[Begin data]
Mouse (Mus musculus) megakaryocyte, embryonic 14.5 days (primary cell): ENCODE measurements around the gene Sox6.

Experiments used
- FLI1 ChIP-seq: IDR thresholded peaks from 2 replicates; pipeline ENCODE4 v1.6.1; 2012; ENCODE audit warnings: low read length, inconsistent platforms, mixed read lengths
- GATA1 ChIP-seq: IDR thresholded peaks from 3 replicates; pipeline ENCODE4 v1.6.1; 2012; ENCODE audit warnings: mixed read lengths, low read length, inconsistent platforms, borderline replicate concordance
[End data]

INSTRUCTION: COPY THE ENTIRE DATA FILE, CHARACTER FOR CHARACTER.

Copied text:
Mouse (Mus musculus) megakaryocyte, embryonic 14.5 days (primary cell): ENCODE measurements around the gene Sox6.

Experiments used
- FLI1 ChIP-seq: IDR thresholded peaks from 2 replicates; pipeline ENCODE4 v1.6.1; 2012; ENCODE audit warnings: low read length, inconsistent platforms, mixed read lengths
- GATA1 ChIP-seq: IDR thresholded peaks from 3 replicates; pipeline ENCODE4 v1.6.1; 2012; ENCODE audit warnings: mixed read lengths, low read length, inconsistent platforms, borderline replicate concordance